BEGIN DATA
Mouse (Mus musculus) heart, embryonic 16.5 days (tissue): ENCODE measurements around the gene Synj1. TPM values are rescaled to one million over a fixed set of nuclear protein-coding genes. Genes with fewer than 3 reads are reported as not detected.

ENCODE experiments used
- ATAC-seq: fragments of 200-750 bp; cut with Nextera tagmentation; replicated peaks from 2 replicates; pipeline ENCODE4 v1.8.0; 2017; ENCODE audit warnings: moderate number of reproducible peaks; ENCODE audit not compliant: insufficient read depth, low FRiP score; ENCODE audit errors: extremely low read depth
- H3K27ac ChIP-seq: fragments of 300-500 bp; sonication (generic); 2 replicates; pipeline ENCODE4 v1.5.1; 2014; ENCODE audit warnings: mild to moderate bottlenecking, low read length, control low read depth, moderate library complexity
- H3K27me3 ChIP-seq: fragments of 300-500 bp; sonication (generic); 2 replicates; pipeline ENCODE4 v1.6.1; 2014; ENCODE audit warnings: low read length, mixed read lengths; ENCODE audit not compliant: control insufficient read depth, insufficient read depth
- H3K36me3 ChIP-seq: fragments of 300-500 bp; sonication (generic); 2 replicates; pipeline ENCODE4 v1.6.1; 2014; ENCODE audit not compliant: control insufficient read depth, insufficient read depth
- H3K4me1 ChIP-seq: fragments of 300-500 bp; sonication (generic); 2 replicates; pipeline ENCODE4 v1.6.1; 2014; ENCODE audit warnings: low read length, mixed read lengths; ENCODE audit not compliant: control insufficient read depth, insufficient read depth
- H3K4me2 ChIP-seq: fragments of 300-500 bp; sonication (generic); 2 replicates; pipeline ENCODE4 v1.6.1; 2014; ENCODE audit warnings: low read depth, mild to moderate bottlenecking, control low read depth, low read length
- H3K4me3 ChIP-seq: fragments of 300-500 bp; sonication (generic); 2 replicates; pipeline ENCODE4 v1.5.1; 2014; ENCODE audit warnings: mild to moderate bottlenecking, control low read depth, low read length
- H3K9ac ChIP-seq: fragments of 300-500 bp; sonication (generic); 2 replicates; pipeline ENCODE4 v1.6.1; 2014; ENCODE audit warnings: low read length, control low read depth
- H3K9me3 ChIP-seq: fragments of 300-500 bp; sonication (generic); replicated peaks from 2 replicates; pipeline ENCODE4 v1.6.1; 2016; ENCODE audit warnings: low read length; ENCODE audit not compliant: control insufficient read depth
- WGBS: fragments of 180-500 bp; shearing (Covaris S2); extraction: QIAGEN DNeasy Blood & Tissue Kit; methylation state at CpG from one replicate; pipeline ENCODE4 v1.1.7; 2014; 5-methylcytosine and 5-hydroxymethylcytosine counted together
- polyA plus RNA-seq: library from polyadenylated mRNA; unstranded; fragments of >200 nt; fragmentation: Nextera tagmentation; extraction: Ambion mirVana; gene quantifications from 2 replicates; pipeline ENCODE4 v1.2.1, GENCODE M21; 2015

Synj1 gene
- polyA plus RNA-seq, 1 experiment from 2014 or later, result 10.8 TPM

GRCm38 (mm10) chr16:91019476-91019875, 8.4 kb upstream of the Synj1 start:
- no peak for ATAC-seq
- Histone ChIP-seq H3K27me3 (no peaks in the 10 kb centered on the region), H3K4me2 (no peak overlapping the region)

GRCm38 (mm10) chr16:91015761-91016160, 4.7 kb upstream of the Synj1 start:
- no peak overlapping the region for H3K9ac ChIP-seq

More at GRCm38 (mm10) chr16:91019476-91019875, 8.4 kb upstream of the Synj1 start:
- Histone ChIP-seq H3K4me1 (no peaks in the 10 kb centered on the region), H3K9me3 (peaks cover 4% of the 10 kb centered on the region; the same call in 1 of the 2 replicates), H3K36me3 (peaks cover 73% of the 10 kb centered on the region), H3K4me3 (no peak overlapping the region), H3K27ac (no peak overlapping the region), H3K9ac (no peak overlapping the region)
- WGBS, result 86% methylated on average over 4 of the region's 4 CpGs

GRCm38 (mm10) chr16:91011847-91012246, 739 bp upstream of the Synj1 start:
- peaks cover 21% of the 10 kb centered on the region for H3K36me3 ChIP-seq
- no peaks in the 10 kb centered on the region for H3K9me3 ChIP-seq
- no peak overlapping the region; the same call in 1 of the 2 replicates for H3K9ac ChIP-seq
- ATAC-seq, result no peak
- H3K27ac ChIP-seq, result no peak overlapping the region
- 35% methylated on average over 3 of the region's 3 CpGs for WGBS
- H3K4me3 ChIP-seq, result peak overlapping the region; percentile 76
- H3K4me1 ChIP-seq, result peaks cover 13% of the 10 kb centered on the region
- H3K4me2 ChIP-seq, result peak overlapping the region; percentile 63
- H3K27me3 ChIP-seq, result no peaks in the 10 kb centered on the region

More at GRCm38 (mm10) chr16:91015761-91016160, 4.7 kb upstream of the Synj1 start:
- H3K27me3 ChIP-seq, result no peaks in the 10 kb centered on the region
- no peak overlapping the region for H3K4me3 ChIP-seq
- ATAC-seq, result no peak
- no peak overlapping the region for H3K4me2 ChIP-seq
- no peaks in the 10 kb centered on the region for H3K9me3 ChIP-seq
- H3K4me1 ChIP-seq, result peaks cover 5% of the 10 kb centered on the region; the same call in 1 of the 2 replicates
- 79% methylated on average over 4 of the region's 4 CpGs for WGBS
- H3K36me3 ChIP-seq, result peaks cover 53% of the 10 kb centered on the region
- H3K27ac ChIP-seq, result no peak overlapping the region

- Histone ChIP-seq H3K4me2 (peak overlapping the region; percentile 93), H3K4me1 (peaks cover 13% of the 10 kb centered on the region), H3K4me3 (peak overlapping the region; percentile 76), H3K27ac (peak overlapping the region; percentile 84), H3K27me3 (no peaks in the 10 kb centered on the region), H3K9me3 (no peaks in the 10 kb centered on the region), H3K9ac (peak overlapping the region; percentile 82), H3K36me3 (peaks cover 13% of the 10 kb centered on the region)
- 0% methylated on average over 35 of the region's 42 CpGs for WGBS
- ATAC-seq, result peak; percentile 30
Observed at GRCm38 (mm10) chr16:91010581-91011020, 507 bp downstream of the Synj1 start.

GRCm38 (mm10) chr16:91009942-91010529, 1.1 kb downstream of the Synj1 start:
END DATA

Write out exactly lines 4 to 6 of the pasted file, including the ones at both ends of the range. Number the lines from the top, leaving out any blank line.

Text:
- H3K27ac ChIP-seq: fragments of 300-500 bp; sonication (generic); 2 replicates; pipeline ENCODE4 v1.5.1; 2014; ENCODE audit warnings: mild to moderate bottlenecking, low read length, control low read depth, moderate library complexity
- H3K27me3 ChIP-seq: fragments of 300-500 bp; sonication (generic); 2 replicates; pipeline ENCODE4 v1.6.1; 2014; ENCODE audit warnings: low read length, mixed read lengths; ENCODE audit not compliant: control insufficient read depth, insufficient read depth
- H3K36me3 ChIP-seq: fragments of 300-500 bp; sonication (generic); 2 replicates; pipeline ENCODE4 v1.6.1; 2014; ENCODE audit not compliant: control insufficient read depth, insufficient read depth